State Superintendent of Public Instruction Cindy Hill said on Monday she wants to return more than $100,000 in staff funding to the Wyoming Department of Education, a move that apparently comes as a surprise to Gov. Matt Mead, whose spokesman said Hill was in Mead’s office on Thursday asking for a budget hike.
Hill said she intends to forego budgetary funding in excess of $100,000 for an administrative assistant and a public information officer and return the money to the Department of Education. Hill cited concerns about last week’s report that the education department’s Information Management Division is struggling with staffing issues among other items.
“I know that I need these positions and the Legislature intended that my office have funding for these positions, but in light of the current challenges at the Wyoming Department of Education, I think we are all better served if I hold off on my immediate needs so that the Department can address some of its recent staffing challenges,” Hill said in a media release issued Monday.
Renny MacKay, Mead’s spokesman, wrote in an email to the Star-Tribune that as of Thursday, Hill was in Mead’s office asking for a $113,000 increase in her budget.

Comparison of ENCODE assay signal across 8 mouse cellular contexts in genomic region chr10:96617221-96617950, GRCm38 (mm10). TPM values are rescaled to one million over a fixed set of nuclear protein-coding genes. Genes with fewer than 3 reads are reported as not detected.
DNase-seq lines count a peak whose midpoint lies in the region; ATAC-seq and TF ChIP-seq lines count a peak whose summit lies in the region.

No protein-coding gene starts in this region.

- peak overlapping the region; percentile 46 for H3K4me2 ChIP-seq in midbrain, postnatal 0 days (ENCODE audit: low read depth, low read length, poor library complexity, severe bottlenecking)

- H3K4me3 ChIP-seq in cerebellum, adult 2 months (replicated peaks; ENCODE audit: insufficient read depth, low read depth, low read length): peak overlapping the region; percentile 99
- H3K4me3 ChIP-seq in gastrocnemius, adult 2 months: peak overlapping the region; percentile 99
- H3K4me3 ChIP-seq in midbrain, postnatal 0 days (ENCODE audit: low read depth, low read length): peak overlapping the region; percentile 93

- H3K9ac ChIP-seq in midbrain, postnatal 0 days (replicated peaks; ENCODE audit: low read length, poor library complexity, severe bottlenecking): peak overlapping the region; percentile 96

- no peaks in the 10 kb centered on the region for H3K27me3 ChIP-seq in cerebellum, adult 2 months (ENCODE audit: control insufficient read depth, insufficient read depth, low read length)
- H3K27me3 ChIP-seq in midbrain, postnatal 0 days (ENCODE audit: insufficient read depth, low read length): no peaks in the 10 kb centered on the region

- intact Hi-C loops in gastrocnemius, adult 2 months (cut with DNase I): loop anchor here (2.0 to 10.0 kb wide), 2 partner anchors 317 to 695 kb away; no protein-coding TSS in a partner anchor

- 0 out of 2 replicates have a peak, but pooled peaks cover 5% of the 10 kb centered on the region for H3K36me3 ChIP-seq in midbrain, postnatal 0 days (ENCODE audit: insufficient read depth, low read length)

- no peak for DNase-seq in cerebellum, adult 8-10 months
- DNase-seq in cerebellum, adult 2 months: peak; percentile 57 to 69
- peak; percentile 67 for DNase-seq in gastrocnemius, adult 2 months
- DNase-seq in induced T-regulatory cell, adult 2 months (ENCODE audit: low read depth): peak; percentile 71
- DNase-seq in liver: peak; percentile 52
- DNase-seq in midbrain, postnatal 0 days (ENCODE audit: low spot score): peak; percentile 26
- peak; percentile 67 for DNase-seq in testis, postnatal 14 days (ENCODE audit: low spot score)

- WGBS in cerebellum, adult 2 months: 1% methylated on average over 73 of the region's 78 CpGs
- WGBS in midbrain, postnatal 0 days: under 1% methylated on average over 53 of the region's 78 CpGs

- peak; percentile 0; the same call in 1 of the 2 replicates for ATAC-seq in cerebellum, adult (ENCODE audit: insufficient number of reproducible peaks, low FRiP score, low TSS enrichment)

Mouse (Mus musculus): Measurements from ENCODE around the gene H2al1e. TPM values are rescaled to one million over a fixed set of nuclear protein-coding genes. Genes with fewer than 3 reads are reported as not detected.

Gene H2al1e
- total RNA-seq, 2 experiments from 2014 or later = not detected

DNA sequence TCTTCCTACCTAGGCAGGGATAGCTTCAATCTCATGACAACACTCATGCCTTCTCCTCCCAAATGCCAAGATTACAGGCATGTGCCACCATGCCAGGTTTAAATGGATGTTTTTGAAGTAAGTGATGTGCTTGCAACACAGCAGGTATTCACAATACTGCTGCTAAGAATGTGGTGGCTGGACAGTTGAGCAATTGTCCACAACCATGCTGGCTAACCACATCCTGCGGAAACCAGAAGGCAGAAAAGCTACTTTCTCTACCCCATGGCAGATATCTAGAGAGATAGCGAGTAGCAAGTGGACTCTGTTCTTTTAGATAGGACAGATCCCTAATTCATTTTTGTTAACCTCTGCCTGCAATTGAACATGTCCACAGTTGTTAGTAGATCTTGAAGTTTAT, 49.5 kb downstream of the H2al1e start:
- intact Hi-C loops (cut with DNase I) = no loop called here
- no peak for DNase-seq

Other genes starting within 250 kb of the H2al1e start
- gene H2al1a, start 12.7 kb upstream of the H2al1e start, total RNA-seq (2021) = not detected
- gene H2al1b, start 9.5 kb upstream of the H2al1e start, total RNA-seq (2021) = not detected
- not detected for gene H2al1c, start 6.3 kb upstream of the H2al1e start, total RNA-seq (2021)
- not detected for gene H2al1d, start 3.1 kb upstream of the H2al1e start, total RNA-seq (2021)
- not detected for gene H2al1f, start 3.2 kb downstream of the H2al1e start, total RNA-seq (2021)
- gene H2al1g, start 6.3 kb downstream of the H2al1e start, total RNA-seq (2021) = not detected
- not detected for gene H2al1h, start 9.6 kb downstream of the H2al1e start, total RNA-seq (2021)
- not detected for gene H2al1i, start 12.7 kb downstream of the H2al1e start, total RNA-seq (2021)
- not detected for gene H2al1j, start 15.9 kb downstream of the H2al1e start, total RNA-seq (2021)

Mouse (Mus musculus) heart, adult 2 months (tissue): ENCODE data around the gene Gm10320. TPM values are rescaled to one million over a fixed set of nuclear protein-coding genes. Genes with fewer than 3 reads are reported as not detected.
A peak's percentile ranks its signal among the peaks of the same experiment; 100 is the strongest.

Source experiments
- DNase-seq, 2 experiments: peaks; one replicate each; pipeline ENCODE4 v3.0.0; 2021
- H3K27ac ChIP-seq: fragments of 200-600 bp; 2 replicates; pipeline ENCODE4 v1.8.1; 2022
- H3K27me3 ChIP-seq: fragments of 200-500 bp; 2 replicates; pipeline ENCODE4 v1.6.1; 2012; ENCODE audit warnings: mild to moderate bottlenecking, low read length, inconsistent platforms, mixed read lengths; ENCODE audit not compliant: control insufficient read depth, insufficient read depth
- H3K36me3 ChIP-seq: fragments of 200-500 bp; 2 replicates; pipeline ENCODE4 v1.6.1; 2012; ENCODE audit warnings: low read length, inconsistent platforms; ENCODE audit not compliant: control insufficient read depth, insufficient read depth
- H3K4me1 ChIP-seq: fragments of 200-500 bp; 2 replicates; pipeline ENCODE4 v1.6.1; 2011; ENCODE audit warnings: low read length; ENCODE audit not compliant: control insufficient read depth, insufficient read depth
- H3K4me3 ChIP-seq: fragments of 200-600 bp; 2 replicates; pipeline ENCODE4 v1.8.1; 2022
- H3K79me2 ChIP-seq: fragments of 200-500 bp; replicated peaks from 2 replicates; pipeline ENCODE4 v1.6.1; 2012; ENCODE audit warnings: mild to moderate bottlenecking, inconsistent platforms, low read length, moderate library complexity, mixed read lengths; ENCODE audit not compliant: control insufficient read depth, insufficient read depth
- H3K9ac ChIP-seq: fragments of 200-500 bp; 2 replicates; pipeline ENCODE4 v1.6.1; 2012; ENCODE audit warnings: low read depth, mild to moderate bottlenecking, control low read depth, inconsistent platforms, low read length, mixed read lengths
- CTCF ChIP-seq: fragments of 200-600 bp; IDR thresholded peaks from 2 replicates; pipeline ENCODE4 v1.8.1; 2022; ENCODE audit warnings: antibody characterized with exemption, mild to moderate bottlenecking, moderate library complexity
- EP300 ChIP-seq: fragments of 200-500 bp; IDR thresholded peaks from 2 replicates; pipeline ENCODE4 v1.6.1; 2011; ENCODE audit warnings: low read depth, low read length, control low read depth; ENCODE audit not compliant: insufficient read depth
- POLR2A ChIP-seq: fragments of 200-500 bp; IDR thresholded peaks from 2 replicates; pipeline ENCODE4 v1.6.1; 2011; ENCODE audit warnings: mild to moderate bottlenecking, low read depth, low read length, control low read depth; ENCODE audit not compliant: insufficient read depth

“At that time she did not express any concern about the Department of Education, its budget or its data management staffing – the data management concerns referenced by the Superintendent and the report stem from decisions made at the Department of Education more than a year ago,” the email stated.
Mead encouraged Hill to follow the required process to acquire the additional funding.
“She originally sought a budget three times larger than her current budget, she asked last week for additional money and now has apparently decided she does not need additional funds,” the email stated. “I remain unsure of where she is headed with budgeting.”
Hill in a telephone interview on Monday denied that she had requested increased funds last week, and said it would be in writing if she had.
“The governor, if he says I was requesting something from him, he is not telling you the truth, if he says that Cindy Hill was requesting that I have more funds from him,” Hill said.
Wyoming lawmakers in January passed Senate File 104, legislation that relieved the elected superintendent of much of her duties and created an education department director position appointed by the governor. Hill during the last legislative session had requested $6.3 million to include 15 employee positions for her new office. Mead recommended $2.2 million with 12 positions.
Hill filed a lawsuit challenging SF 104’s constitutionality on the day Mead signed the bill into law. The Wyoming Supreme Court is expected to rule on the lawsuit late this summer.
In Monday’s release, Hill optimistically said, “I remain confident that when I return to the Department, I will be able to step up and resume its full array of services to educators, students and citizens in short order.”